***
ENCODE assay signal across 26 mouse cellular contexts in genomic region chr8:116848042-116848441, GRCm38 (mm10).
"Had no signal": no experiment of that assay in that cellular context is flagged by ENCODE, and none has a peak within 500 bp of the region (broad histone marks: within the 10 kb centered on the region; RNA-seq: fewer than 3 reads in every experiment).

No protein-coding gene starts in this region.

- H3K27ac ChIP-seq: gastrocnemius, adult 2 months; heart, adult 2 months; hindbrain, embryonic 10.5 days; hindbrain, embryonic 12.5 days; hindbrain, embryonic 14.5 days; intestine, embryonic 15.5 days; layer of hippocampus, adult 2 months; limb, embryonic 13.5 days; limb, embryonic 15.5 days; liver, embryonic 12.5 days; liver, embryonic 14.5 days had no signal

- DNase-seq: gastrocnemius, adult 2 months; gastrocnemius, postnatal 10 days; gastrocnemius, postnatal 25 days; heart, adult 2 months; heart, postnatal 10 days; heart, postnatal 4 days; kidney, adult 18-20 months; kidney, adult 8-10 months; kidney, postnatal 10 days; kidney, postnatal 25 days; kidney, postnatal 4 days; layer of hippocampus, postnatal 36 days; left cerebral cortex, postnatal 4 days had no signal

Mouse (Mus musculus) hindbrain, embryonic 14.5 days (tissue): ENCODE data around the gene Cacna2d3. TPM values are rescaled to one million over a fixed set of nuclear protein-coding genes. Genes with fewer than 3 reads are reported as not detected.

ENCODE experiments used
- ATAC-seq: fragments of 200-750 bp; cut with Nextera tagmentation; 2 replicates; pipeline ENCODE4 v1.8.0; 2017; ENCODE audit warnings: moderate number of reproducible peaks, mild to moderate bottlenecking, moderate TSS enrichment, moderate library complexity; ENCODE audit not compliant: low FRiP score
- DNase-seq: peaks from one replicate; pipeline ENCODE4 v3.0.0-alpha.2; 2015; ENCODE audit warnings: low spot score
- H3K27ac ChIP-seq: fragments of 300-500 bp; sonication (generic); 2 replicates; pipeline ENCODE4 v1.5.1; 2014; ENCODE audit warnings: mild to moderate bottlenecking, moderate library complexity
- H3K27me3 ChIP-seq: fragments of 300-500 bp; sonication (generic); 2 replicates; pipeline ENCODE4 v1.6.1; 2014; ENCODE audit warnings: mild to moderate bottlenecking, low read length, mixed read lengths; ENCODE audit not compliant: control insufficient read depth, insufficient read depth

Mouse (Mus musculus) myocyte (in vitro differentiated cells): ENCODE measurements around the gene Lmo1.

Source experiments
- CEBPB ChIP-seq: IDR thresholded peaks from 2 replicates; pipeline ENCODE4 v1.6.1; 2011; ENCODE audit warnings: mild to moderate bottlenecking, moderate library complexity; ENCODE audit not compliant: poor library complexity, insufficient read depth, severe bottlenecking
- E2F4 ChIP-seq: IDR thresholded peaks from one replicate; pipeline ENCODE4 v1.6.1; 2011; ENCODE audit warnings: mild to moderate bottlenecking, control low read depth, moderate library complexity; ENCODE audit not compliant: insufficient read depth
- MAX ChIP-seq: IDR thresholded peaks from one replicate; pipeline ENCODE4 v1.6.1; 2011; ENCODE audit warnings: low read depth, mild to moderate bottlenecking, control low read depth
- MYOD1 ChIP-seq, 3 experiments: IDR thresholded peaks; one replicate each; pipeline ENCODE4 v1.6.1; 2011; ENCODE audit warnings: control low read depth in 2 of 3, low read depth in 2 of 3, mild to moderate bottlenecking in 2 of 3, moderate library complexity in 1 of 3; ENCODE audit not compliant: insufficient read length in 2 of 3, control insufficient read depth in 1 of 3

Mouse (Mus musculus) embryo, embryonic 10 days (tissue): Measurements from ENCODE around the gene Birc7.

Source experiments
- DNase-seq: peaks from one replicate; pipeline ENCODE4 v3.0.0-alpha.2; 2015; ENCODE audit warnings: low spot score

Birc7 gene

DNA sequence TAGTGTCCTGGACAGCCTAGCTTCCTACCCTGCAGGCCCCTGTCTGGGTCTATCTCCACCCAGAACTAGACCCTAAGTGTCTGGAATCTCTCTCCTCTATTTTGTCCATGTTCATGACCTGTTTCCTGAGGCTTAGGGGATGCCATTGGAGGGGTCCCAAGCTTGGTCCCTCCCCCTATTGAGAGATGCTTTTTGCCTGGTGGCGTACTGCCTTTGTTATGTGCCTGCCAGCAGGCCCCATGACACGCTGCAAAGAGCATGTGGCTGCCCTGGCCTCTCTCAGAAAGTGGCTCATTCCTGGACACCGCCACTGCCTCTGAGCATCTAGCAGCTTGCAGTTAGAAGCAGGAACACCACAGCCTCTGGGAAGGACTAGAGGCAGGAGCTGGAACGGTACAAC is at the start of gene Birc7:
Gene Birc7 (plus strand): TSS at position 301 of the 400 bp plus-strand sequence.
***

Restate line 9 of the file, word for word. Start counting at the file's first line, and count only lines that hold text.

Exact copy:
- DNase-seq: peaks from one replicate; pipeline ENCODE4 v3.0.0-alpha.2; 2015; ENCODE audit warnings: low spot score